Capping carious exposures in adults: a randomized controlled trial investigating mineral trioxide aggregate versus calcium hydroxide




The aim of this multicentre, parallel-group randomized clinical trial was to compare the effectiveness of mineral trioxide aggregate (MTA) and a conventional calcium hydroxide liner (CH) as direct pulp capping materials in adult molars with carious pulpal exposure.


Seventy adults aged 18–55 years were randomly allocated to two parallel arms: MTA (White ProRoot, Dentsply, Tulsa Dental, Tulsa, OK, USA; n = 33) and CH (Dycal®, Dentsply DeTrey GmbH, Konstanz, Germany; n = 37). The teeth were temporized for 1 week with glass–ionomer (Fuji IX, GC Corp, Tokyo, Japan) and then permanently restored with a composite resin. The subjects were followed up after 1 week and at six, 12, 24 and 36 months. The primary outcome was the survival of the capped pulps, and the secondary outcome was postoperative pain after 1 week. Survival was defined as a nonsymptomatic tooth that responded to sensibility testing and did not exhibit periapical changes on radiograph. At each check-up, the pulp was tested for sensibility and a periapical radiograph was taken (excluding the radiographs taken at the 1-week follow-up). Kaplan–Meier survival analysis and log-rank test were used to assess the significant difference in the survival curves between groups. Chi-square test was used to assess the association between the materials and preoperative and postoperative pain.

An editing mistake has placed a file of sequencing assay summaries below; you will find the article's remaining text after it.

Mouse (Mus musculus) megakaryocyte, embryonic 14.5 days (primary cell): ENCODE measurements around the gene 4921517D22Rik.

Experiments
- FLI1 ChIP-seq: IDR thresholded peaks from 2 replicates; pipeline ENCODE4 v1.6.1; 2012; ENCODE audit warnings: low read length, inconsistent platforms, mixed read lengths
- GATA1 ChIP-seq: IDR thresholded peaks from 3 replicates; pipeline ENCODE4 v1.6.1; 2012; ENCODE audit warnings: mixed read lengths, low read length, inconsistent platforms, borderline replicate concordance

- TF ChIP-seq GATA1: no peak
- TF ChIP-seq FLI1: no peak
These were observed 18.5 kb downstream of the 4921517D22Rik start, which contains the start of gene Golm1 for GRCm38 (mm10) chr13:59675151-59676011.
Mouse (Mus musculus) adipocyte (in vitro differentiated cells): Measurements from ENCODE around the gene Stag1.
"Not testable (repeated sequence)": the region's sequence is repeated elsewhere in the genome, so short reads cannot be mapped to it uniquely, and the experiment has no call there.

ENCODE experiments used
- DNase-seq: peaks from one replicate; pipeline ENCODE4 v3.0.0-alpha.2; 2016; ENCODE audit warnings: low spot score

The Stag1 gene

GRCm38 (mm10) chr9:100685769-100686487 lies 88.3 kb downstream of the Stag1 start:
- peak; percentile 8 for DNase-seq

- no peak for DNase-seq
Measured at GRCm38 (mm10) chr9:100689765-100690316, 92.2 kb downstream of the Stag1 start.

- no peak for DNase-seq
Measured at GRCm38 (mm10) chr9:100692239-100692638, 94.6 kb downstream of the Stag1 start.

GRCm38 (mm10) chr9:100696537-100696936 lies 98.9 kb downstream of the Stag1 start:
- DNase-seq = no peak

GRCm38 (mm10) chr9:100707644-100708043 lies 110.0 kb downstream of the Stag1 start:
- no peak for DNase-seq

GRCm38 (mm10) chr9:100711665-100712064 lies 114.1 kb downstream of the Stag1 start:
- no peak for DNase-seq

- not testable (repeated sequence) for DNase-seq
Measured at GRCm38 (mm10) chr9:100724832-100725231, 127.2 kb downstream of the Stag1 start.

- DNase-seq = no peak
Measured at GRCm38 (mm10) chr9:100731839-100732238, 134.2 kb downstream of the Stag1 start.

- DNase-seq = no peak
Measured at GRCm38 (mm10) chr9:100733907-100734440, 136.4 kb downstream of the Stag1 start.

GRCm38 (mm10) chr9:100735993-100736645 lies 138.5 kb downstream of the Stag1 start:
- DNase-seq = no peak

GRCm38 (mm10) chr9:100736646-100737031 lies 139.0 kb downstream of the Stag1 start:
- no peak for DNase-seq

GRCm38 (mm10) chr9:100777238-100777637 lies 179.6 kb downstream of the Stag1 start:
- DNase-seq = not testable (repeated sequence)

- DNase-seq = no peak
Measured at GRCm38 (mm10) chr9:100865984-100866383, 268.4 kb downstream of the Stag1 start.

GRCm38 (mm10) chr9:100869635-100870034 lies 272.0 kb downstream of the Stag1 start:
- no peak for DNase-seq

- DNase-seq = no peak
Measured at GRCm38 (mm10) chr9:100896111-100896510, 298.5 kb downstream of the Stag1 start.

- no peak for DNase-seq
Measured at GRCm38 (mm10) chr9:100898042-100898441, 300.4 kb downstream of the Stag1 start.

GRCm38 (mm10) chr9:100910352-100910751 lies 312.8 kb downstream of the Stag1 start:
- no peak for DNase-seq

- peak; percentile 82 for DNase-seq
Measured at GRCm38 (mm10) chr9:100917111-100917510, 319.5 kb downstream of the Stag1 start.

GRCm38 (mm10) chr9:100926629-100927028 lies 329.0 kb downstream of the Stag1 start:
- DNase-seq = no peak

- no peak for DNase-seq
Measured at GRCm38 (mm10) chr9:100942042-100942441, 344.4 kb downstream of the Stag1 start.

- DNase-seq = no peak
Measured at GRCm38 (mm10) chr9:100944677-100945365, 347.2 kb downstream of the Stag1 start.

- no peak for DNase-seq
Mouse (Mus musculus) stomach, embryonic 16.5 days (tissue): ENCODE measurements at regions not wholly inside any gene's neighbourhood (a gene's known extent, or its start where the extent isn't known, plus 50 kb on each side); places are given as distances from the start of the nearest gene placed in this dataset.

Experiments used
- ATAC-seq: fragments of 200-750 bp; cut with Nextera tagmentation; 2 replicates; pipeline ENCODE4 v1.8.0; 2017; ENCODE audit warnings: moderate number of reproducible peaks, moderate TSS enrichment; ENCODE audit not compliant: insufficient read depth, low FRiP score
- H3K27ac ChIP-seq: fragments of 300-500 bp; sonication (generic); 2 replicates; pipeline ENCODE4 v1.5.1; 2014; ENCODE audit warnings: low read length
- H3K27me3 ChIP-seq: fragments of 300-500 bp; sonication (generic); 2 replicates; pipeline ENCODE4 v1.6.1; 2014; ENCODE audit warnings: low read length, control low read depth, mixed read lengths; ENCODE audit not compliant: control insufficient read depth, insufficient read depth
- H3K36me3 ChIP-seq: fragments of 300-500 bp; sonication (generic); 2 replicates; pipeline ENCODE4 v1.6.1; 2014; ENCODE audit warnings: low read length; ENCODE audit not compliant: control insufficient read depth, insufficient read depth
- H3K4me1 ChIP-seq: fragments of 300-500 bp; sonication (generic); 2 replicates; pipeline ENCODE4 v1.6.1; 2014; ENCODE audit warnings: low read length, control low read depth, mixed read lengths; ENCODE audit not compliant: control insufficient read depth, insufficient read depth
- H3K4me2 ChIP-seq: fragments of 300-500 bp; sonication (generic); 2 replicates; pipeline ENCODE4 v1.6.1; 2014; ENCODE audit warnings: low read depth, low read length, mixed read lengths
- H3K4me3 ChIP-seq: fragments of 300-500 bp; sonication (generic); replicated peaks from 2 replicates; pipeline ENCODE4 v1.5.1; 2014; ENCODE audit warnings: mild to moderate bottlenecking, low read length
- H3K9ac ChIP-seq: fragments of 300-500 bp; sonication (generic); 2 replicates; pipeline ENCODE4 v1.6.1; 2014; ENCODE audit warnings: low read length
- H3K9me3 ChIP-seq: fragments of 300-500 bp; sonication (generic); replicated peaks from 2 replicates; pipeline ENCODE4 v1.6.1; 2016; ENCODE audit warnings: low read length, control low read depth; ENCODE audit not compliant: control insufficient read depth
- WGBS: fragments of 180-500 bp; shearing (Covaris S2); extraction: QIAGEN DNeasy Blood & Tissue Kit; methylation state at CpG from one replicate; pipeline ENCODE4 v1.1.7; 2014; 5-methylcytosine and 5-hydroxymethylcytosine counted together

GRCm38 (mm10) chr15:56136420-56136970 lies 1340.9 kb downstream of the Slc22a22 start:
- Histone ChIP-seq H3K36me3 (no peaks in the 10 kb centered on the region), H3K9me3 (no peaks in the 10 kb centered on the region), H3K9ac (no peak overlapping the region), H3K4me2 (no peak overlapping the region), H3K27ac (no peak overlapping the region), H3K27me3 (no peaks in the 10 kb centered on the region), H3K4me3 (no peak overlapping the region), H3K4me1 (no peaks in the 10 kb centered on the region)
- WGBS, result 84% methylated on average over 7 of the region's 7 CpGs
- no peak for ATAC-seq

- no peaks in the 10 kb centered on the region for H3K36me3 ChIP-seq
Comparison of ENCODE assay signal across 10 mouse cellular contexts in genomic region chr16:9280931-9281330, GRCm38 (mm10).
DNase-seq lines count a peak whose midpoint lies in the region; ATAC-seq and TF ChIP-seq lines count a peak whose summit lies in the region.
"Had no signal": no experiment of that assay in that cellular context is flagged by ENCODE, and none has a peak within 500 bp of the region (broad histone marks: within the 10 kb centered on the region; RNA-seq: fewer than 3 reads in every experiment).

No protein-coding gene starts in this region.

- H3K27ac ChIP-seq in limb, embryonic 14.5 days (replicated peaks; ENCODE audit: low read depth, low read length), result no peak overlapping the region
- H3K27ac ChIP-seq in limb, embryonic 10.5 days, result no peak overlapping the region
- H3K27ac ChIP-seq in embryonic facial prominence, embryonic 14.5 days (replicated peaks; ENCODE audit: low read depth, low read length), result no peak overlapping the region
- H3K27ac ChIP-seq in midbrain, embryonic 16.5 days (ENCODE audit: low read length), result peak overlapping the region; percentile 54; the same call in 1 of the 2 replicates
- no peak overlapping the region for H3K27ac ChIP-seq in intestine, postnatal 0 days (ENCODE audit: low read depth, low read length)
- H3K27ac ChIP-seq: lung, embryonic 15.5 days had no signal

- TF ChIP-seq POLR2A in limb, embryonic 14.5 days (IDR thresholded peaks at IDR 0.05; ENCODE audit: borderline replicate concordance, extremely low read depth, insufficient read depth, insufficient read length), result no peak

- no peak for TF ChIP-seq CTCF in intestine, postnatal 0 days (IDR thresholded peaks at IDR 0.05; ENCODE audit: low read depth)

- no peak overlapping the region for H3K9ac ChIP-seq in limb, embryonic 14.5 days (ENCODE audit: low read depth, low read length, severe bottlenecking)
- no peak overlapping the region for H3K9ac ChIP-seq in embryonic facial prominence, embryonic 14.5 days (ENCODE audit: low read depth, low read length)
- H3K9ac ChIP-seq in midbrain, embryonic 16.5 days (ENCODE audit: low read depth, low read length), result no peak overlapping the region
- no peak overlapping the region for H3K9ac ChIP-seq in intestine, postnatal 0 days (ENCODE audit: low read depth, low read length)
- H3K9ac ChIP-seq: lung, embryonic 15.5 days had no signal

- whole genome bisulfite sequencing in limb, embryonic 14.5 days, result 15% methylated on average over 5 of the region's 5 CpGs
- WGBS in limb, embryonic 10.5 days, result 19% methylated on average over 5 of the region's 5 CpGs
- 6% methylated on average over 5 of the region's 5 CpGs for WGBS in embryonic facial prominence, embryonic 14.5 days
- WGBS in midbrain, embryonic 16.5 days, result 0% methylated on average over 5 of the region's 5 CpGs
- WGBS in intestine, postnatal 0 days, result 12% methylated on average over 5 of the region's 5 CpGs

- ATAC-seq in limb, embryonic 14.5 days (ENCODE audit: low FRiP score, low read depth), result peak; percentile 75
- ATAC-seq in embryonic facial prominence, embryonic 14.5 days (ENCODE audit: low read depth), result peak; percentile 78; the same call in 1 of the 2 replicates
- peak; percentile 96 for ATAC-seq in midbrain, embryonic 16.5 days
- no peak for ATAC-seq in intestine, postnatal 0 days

At 36 months, the Kaplan–Meier survival analysis showed a cumulative estimate rate of 85% for the MTA group and 52% for the CH group (P = 0.006). There was no significant association between the capping material and postoperative pain.


Mineral trioxide aggregate performed more effectively than a conventional CH liner as a direct pulp capping material in molars with carious pulpal exposure in adult patients. This study has been registered at, number NCT01224925.


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